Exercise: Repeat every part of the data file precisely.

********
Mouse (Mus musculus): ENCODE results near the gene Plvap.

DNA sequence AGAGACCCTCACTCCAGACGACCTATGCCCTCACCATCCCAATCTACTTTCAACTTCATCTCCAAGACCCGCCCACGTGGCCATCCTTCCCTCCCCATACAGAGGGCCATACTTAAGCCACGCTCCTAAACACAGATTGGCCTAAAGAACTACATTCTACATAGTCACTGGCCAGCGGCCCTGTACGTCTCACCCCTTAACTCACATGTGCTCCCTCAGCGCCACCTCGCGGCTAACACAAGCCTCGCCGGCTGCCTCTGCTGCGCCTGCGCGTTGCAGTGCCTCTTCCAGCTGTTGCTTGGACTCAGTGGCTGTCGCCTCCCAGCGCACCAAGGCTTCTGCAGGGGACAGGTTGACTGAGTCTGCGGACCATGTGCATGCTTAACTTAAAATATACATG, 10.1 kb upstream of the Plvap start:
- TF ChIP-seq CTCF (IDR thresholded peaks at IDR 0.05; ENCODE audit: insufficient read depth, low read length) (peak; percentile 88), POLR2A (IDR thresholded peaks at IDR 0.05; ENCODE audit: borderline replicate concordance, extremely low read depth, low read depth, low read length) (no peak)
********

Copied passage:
Mouse (Mus musculus): ENCODE results near the gene Plvap.

DNA sequence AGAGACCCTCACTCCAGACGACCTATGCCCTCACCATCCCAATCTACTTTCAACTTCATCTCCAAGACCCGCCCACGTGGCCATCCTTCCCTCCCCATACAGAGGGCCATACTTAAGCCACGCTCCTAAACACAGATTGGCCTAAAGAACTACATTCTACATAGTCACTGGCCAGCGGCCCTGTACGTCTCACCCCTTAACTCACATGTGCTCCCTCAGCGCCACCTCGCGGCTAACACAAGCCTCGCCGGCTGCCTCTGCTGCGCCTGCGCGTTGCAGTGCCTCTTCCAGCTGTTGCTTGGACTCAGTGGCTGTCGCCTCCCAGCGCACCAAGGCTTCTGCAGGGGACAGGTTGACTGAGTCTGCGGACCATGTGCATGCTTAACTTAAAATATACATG, 10.1 kb upstream of the Plvap start:
- TF ChIP-seq CTCF (IDR thresholded peaks at IDR 0.05; ENCODE audit: insufficient read depth, low read length) (peak; percentile 88), POLR2A (IDR thresholded peaks at IDR 0.05; ENCODE audit: borderline replicate concordance, extremely low read depth, low read depth, low read length) (no peak)